Errors of grammar, punctuation, spelling in the following text have been left as in the original.
This year at Cross Keys has taught me much. And some of these things I’ll remember throughout the rest of my life. One of these things is that, if you want to be something in this world, you’ve got to work for it. I’m really ashamed I say that I didn’t realize it until this year, but it’s the truth. Now I’m going to tell you what made me realize it. It was you. Every day in a Study Hall I watched you, working away at whatever you could find. Later on I heard of your grades and got to know you a little better. And after putting 2 and 2 together, I realized that those good grades were a result of continuous study. So, in a since, you’ve changed my whole future. I could have grown up to be a secretary, or something of the such. You and others may think this is stupid, but I honestly think it was because of you. Thank you and may God bless you future with happiness that flourishes.
This message and signature were written in my high school yearbook at the end of my junior year. It would have been late May 1967. I’ve been through a lot of changes since then, not the least of which is to finally start living in my gender of choice in 2010. I was still “Steve” in high school, and no one was the wiser. Not even I was the wiser, since I was very good at suppressing my feelings.
I saved my old high school and college yearbooks, but not in a dry place. They got water and mold damaged and many of the pages got stuck together. But the end pages, which had all the autographs and related comments were intact. I thought of xeroxing the pages with my old friends’ signatures and best wishes, but in the end I threw them all away and only copied this page. I still remember the names of my teenage buddies, but I didn’t know Marie Elliott very well and might have forgotten her completely if it hadn’t been for the above message, which took up an entire blank page.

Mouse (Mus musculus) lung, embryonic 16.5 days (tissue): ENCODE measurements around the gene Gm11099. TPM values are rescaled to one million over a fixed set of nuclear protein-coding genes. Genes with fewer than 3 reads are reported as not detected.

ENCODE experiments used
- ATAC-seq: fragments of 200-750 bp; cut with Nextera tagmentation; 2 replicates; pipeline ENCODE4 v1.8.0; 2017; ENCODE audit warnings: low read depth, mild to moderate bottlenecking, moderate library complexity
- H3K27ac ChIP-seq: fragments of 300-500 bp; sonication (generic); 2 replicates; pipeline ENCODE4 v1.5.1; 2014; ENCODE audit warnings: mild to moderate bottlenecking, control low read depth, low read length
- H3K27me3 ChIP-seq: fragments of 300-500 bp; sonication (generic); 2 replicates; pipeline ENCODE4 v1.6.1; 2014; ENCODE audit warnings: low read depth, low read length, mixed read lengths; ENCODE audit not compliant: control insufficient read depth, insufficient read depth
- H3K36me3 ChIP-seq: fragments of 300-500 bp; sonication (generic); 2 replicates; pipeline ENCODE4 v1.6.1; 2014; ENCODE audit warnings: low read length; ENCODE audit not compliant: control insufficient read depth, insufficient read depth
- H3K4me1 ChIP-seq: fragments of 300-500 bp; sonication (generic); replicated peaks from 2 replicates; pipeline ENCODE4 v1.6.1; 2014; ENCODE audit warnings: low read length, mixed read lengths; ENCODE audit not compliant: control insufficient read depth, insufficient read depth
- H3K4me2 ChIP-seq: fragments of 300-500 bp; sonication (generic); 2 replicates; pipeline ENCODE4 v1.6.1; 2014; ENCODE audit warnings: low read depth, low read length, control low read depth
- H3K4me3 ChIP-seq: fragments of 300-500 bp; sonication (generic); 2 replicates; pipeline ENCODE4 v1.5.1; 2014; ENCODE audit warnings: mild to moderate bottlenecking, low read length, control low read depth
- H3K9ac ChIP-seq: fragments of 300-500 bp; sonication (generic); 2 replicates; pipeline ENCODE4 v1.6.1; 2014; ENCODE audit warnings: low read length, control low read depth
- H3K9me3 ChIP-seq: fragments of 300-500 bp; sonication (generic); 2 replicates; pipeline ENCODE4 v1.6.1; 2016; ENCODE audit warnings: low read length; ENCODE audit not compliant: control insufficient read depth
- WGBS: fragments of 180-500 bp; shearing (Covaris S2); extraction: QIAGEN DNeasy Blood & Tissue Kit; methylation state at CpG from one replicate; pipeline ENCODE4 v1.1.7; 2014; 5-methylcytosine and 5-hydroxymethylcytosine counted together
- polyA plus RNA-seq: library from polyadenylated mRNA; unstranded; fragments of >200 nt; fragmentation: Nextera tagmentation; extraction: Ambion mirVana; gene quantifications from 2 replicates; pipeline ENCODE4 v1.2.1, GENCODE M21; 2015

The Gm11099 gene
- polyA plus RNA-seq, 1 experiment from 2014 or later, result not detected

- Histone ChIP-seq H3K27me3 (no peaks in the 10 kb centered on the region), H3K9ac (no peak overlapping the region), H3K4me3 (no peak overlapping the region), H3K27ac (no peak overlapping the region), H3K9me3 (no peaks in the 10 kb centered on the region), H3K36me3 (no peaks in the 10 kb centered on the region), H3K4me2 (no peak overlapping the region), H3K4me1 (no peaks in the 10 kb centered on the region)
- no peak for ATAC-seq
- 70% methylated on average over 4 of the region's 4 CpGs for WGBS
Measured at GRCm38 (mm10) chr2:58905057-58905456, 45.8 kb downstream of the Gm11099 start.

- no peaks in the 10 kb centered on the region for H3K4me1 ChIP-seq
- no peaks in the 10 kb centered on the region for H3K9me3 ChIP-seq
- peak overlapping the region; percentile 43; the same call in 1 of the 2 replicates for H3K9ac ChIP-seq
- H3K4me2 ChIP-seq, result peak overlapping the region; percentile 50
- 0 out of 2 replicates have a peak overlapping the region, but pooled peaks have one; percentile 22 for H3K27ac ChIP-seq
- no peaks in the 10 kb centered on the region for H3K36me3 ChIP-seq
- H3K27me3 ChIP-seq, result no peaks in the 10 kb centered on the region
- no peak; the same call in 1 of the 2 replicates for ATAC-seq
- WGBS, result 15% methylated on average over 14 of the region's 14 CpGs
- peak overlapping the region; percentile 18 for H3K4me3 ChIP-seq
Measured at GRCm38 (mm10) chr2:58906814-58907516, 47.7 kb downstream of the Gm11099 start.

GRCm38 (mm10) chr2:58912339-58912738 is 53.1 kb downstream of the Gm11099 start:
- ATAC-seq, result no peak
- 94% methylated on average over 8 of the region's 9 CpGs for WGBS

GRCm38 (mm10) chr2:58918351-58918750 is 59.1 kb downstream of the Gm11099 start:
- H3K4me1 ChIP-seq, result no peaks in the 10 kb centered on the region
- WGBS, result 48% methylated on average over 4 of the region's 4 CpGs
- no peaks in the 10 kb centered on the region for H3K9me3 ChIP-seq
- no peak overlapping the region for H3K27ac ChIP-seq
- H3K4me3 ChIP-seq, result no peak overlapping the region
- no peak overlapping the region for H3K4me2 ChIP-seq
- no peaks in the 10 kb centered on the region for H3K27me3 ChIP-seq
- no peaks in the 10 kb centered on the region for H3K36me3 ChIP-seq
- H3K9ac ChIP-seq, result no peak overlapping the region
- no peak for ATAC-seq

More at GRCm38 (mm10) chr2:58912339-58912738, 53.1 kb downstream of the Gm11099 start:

No, I did not ask her out. Call it a missed opportunity. I was afraid to get close to people for many years.
I’ve lost touch with Marie Elliott. I have no idea what became of her, but I like to think she did something with her interest in science. She might be a PhD with numerous discoveries and papers to her credit. She might be a technician in a highly prestigious research facility. Or she might be the best damn high school science teacher in some Georgia county I’ve never heard of. In any case, she was a trailblazer. Female scientists were rare when we were teenagers. She also had talent as a writer. Notice how smoothly her text moves from the general to the specific and the personal. Its structure is all the more impressive since it was spontaneous and was never revised. There are errors, but as a composition, it’s earns an A+.
It isn’t every day that someone tells you you’ve changed their life for the better, without intending to, just because of the way you lived your life. Marie’s words have always been with me. They are a precious legacy from my dismal high school years, which were hard on me in so many ways, and not just because adolescence is a tough journey for every adolescent. I’ll always be able to say that I changed one person’s life for the better, and I thank her for telling me so.